Here is a quote from the Diary of Sidney George Fisher:
“Everyone is talking about the exposé…of the [banking] frauds. Astonishment & indignation are generally expressed. Indeed it is villainy on the most enormous scale. Yankees do nothing by halves, they always go the entire figure…I believe there has been more corruption & fraud in this country in the last five years than in all England for the last three hundred…In the meantime the press is dumb. All bought, all indebted to the Banks, all bribed. A curious fact showing the power of these institutions. They have thus obtained control over the country by the mere power of money. They bribe legislators & the press, and by governing the interests, govern to opinions of an immense army of merchants, speculators, stockholders, lawyers, politicians, all in short who direct public sentiment. The ‘monster’ has verified the predictions of its enemies.”
Thing is, folks, that was not written today, but rather in 1841. Bank bailouts, car industry bailouts in our 21st century, are still the norm. Still big bonuses for the CEO’s, while millions have lost their jobs, or been denigrated to lesser loftiness of labor. Then the Republicans complaining about the car industry bailouts being successful? of course, BECAUSE Obama did it.
But we could think of it this way, from Brewster Kneen’s ‘Dragging People Around by The Economy’ in the wonderful publication ‘Ram’s Horn’ Issue 288:
“The economy came into being as an object of calculation and a means of governing populations not with the political economy of the late nineteenth century, but only in the mid-twentieth century. Its appearance was made possible by oil, for the availability of abundant, low-cost energy allowed economists to abandon earlier concerns with the exhaustion of natural resources and represent material life instead as a system of monetary circulation – a circulation that could expand indefinitely without any problem of physical limits.
Economics became a science of money; its object was not the material forces and resources of nature and human labour, but a new space that was opened up between nature on one side and human society and culture on the other – the not-quite-natural, not-quite-social space that had come to be called ‘the economy’. (emphasis added)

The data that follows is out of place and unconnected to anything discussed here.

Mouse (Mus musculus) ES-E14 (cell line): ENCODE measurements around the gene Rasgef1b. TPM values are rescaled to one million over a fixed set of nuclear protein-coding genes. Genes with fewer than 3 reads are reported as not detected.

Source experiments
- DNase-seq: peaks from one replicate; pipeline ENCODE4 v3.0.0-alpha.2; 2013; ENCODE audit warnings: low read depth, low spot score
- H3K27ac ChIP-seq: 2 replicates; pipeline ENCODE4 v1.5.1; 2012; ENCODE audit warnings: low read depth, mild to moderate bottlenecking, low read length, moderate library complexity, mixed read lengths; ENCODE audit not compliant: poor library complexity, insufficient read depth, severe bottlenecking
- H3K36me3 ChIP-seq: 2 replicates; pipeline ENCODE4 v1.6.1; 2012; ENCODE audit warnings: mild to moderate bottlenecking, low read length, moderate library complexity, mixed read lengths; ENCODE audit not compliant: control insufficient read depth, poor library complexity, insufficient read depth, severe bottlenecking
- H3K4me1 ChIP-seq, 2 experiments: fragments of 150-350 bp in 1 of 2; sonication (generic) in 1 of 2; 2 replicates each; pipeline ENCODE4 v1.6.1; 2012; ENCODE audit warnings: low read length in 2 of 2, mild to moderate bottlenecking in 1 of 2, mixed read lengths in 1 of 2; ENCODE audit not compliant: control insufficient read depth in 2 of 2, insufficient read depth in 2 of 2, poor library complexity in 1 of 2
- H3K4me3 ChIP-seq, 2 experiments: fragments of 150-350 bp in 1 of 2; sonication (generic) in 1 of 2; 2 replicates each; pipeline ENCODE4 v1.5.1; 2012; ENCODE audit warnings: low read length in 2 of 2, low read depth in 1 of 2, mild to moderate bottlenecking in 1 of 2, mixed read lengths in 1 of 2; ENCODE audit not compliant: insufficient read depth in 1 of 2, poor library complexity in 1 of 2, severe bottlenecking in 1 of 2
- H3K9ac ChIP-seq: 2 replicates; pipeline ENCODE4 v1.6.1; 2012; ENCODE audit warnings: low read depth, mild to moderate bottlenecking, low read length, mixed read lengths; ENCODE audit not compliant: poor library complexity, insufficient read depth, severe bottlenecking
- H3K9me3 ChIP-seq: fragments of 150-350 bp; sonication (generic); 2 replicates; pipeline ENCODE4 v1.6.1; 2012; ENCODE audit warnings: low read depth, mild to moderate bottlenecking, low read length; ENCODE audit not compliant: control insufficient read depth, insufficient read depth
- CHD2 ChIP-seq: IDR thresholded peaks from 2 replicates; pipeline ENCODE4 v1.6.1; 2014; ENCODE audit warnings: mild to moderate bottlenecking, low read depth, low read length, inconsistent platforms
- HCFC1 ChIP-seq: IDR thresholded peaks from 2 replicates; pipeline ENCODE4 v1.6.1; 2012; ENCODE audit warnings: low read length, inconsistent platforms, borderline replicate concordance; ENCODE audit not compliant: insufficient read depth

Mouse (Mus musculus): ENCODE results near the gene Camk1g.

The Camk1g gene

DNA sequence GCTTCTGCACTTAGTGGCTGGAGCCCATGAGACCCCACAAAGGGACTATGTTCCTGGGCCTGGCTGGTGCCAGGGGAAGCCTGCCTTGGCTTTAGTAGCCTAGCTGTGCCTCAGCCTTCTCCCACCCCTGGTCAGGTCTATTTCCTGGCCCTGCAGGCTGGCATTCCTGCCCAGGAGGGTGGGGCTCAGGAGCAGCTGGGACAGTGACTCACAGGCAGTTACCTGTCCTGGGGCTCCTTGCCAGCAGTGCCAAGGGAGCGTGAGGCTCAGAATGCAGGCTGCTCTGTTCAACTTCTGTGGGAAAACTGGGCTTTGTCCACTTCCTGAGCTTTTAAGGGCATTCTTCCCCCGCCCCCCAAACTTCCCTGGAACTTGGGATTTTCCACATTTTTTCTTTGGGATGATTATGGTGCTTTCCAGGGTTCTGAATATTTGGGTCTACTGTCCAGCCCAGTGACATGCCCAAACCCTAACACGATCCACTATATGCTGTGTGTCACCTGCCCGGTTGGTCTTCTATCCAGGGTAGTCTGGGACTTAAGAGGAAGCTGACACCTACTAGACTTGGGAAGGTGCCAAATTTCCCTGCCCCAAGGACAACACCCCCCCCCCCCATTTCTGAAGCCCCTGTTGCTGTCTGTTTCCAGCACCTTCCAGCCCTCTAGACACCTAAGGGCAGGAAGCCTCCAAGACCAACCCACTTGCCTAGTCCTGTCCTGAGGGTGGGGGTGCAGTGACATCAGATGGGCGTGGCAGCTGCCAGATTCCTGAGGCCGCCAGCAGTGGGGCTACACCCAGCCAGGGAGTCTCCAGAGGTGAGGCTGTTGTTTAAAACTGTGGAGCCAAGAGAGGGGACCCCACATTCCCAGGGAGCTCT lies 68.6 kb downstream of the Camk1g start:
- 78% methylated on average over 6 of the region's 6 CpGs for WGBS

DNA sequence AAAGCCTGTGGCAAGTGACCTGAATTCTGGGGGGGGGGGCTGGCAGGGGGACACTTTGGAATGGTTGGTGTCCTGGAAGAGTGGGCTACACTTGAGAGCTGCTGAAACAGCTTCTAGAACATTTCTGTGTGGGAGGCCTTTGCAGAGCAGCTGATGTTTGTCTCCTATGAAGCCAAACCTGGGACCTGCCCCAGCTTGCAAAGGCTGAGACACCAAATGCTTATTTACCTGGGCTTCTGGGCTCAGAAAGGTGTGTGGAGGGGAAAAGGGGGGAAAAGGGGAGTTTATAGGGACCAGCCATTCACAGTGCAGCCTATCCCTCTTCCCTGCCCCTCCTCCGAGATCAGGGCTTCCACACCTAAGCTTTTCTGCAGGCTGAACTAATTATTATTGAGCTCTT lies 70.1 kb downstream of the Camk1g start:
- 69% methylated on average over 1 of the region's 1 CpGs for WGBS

This is why the Harper Government (previously known as the Government of Canada) insists on making the exploitation of the [Alberta] tar sands its top priority. If an endless flow of oil can be counted on, then the government can happily focus on ‘the economy ‘ and its numbers game, overriding any other interests or concerns. By numbers game I refer to the habit of counting “indicators”, such as the Gross Domestic Product, ‘jobs’ – doing what, at what pay, for whom not explained; trade, as if the more oil, gold, or grain is exported, the better off we will all be; and share prices. The numbers, of whatever, are considered to be indicators of good, and of economic growth, which is assumed to be limitless.’
It’s good to have another way of looking at the present and the future, besides what we are force-fed. That the economy, as framed by our current ideologues and economists, is what it is, though it has not been pictured that way always. More from Mr. Kneen and friends:
[My college studies were] about political economy, the organization and functioning of society, not about calculability and abstract money flows, and statistics was not part of the curriculum. But that was in the mid-1950s before the construction of ‘economics’ and ‘the economy’.
It was not so many years after the crash of 1929 and the New Deal of US President Franklin D. Roosevelt that created employment for hungry, homeless and jobless citizens to build public amenities like parks and washrooms, in spite of capitalist fears. The New Deal was a set of programs focused on Relief, Reform, and Recovery: Relief for the unemployed and poor; Reform of the financial system to prevent a repeat depression; and Recovery of a functional economy. There was also a recognition that capitalism required state intervention to save it from its own failure and that, distasteful as it might be, this state intervention was also necessary to counter the appeal of communism. The New Deal was thus an ethical, social and economic program, unlike the cold numerics of the current notion of an ‘economy’.
While there is no longer a threat from an ‘alien’ ideology and economic system to impose limits on capitalist excesses, there is the threat of limited energy supplies. The beast referred to as The Economy is totally dependent on the premise of unlimited energy supplies to fuel limitless growth.